VOLVO OCEAN RACE: Meet the man responsible for analysing all meteorological data before and during the Volvo Ocean Race
by Julia Brandon
Assessing the intensity of different legs, identifying potential weather hazards, and manipulating large volumes of meteorological information into statistics to be used by the rest of the organization. Working with a range of weather conditions sourced from data that captures climatic changes over the course of eight years, he simulates how each weather type will impact the race, and compiles his statistics from those findings.
During the event itself – the 2014-15 race begins in October – he is in charge of safety, running the race control and proof tracking. This means overseeing the smooth running of the race, and predicting what lies ahead as competitors sail, explaining what is likely to happen on the water. In the event of a breakdown or mishap, Gonzalo is an active member of the crisis response team.
In short, his is a pivotal role. People’s lives depend on him getting it right every time. The operations team rely on his data to make critical decisions, such as the duration of stopovers, the visibility forecast for the various legs, and even the best time to start the race. There is little margin for error, and he does it all by himself, relying solely on his own expertise, software and, of course, years of experience.
But Gonzalo has earned the right to feel confident about his own abilities. A passionate sailor himself, not to mention enthusiastic cyclist and triathlete, he grew up in Alicante in Spain with the Volvo Ocean Race in his blood. “It’s been deep in my heart since I was a child. It has everything that I like — not only my interest in the technical side of sailing, but also my love of nature. It pushes your body and mind to their limits.”
Gonzalo spent his university years studying electrical engineering while sailing professionally in the summer. Upon graduation, he landed a navigational role with the America’s Cup team Desafio Español, which gave him four years of solid professional inshore sailing experience, working with the latest technology. Not content with his lot, however, he realized that in order to improve his offshore sailing he needed a better understanding of the weather, and opted to go back to university to specialize in meteorology.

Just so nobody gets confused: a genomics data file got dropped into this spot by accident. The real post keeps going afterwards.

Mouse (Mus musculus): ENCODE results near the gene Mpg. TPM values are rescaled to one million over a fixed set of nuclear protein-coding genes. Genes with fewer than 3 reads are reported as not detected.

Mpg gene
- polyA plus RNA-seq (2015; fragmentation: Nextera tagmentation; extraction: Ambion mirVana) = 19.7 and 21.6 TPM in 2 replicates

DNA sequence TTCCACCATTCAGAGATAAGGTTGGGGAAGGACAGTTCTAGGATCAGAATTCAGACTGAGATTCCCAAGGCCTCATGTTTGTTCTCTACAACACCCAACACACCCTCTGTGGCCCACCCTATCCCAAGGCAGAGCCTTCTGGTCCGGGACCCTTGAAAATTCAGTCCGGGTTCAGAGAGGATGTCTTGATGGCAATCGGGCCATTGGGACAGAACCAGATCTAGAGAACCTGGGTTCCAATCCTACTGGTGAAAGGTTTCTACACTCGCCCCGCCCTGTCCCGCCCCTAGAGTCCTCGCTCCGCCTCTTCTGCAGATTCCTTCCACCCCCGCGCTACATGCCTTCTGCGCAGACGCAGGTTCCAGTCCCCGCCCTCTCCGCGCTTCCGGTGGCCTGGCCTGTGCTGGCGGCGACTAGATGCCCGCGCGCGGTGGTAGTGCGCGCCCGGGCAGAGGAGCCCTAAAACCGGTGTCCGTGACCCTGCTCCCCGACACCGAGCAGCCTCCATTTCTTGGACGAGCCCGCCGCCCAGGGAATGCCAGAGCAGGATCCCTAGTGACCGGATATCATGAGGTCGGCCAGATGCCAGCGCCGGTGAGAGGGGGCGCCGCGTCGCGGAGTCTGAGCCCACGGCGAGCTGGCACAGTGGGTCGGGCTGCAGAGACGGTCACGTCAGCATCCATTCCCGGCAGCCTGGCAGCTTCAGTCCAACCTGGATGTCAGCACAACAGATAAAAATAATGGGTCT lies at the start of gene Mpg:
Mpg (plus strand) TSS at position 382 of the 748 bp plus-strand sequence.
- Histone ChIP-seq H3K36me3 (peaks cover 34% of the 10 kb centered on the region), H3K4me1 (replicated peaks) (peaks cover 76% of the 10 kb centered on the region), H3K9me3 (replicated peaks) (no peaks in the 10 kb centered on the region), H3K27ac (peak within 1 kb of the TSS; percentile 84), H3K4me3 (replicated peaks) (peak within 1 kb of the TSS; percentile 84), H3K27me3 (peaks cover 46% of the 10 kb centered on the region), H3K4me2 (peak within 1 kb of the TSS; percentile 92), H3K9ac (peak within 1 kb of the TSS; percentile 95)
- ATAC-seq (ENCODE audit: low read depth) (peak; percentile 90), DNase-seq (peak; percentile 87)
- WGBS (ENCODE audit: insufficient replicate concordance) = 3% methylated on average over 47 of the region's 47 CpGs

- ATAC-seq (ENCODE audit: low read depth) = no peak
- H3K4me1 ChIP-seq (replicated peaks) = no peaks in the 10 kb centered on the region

“I’m analytical and like to understand everything I face, and that only comes from knowledge and science,” says Gonzalo. The decision soon paid off when a friend secured sponsorship to compete in a round-the-world race, and Gonzalo ended up coaching him on how to navigate to a podium finish.
There are times, however, when even the best navigator is at a loss. During the 2011-12 race and only 48 hours after the first leg in Alicante, two boats dropped out due to an unprecedented cyclone-strength storm in the Mediterranean. “We had expected it,” says Gonzalo, “but it proved to be much stronger than we thought.”
Of course, his role is to track and predict the weather conditions. Only in extreme circumstances, such as being presented with large blocks of moving ice or a tropical cyclone would an alternative course for the race be devised. But this is not done lightly due to the risk of unfair advantage, nor is it something Gonzalo believes the skippers would pay much heed to. And that is one of his key characteristics – he clearly loves his job, but first and foremost he is a thrill-seeking sailor.
“What I do isn’t just about deciphering information, but putting yourself in the skin of the sailor and visualizing what they face, and the implications of what they feel. Good experience in sailing is relevant, and good meteorology skills are relevant – but you can’t do one without understanding the other.”